“We gotta’ hurt them,” one man shouted into the megaphone, “not physically but in their pocket books.” Later, a young woman strode to the center shouting, “Blue Klux Klan.” She wore a colorful head wrap and circular shades in square frames with a sign hanging around her neck that asked, “Am I next?” She shouted, “You are an endangered species. Nothing has changed!” The circle now was wider composed of people with their arms linked. “What do we keep hearing?” she asked. “No indictment, no indictment. Does that suggest that Black lives matter?” In response, the crowd chanted, “Black lives matter, Black lives matter…”

Then, a teenage girl with long braids holding a sign that read “Silence = Consent” came forward. “I have gone to sleep crying every night this week,” she began. “I cry for my sisters who will die for no reason. I don’t want to have a kid grow up in a world where his life doesn’t matter. Why do I live in a country where we are treated as lesser than?” No one had an answer. Meanwhile, a middle-aged Black woman who had led the call and response around the DOJ earlier concluded while receiving a hug from a young man, “I’m here doing my civic duty, but this ain’t going to change anything. We did this before.”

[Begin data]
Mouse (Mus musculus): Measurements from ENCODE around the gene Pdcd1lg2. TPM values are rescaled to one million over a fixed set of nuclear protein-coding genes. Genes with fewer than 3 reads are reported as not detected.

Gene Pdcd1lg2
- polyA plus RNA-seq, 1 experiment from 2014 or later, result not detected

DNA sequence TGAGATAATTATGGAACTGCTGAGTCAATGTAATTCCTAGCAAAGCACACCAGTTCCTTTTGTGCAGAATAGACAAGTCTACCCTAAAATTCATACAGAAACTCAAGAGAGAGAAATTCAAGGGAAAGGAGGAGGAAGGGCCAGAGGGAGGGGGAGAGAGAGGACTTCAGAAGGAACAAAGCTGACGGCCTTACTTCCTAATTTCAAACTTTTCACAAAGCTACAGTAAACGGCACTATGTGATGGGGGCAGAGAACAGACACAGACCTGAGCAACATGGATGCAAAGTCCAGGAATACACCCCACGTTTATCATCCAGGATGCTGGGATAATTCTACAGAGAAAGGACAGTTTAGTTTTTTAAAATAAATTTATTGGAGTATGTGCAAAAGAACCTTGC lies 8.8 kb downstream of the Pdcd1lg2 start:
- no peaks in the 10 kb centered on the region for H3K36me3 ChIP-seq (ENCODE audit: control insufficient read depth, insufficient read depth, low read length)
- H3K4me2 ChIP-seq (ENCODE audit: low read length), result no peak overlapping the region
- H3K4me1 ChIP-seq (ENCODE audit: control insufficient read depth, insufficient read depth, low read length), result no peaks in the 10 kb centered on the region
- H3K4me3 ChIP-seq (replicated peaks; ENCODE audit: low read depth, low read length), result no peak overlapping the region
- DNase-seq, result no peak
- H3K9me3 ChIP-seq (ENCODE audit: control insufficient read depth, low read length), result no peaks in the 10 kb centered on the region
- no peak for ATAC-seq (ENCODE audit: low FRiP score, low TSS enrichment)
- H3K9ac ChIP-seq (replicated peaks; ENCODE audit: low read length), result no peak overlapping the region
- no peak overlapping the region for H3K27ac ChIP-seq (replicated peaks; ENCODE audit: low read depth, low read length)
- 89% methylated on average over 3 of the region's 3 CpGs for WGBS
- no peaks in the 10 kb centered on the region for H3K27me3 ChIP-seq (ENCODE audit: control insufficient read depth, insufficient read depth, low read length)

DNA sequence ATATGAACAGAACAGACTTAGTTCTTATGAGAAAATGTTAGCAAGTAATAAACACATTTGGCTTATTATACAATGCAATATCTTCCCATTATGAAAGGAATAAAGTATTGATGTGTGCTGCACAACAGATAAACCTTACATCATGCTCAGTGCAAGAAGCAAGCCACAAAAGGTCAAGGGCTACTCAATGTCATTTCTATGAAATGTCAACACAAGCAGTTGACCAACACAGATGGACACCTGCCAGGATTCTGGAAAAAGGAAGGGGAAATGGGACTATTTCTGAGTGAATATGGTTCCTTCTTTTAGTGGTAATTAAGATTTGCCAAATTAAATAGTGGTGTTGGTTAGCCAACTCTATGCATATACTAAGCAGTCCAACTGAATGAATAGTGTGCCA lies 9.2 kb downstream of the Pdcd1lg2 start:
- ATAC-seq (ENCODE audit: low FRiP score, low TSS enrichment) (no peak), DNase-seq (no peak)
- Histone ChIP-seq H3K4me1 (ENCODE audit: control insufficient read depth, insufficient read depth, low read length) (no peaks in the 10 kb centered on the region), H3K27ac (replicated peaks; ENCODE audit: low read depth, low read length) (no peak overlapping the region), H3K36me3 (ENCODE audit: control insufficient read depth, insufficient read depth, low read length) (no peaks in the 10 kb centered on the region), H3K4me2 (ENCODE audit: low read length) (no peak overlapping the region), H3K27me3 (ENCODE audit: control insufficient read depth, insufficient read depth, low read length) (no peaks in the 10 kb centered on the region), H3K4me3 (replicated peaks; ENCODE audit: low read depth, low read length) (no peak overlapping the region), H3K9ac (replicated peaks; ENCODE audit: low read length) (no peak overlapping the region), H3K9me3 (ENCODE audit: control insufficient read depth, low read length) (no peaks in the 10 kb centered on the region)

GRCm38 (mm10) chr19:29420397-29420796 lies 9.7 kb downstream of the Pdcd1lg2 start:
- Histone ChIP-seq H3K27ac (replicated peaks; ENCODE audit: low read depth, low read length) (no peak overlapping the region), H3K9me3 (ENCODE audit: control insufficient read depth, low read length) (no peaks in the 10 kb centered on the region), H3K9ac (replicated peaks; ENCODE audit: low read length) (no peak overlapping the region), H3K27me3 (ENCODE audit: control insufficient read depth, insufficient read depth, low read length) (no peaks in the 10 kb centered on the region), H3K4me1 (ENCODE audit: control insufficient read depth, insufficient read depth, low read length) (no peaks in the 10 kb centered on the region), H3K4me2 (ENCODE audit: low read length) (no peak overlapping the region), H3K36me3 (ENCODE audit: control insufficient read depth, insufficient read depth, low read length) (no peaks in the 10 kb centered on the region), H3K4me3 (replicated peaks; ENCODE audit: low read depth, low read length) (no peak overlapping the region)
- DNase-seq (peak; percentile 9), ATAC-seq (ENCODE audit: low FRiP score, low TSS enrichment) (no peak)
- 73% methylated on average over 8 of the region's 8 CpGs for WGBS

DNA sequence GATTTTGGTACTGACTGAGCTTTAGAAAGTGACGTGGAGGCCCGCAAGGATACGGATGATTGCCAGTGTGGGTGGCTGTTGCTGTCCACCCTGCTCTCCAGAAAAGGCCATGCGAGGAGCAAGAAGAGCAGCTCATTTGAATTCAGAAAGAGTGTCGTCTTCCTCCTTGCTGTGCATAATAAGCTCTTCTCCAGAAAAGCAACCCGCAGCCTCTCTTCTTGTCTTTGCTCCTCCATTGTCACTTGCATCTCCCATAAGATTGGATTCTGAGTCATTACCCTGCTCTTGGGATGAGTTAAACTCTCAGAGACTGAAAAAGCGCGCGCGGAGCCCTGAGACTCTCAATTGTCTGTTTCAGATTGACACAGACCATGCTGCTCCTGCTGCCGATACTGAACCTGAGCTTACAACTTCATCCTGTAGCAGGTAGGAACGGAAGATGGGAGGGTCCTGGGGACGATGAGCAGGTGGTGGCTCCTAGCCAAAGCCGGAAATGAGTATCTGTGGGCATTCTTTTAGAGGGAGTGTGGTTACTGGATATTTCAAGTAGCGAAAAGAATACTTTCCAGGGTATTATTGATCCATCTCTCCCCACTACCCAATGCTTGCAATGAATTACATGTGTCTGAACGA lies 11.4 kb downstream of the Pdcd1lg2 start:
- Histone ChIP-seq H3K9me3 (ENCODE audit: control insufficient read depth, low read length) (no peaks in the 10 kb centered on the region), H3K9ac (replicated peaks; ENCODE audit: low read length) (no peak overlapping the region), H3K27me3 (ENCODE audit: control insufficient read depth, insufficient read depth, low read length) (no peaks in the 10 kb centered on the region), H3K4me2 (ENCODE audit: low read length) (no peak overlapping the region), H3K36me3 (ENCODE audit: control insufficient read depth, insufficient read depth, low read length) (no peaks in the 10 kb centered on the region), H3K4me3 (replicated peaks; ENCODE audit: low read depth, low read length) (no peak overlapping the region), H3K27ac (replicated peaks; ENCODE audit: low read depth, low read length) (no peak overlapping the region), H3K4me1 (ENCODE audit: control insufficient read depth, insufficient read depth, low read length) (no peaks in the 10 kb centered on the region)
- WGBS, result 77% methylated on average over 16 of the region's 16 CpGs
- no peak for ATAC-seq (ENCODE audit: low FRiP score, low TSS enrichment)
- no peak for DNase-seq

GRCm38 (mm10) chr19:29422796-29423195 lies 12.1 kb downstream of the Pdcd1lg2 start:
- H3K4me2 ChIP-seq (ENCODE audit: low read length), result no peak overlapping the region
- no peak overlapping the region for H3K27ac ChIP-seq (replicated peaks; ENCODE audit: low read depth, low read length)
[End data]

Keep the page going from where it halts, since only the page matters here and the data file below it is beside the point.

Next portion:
“Stop Police Terror” March

The next day, Saturday, July 9, a different protest group, Stop Police Terrorism, organized a march that started at the African-American Civil War Memorial on U Street. Approximately 200 people met there under a banner with the group’s name. The organizers carried two banners and a dolly carrying a speaker system attached to the megaphone to lead the chants. They circled up around the intersection of U and 14th, blocking traffic. Most motorists’ faces showed a mix of apprehension and poorly concealed irritation. One white motorist held a sign of support out her window and another gave high fives to every protesting passerby. Like the day before, the Metro Police protected the space of protest and stood by in a non-threatening manner.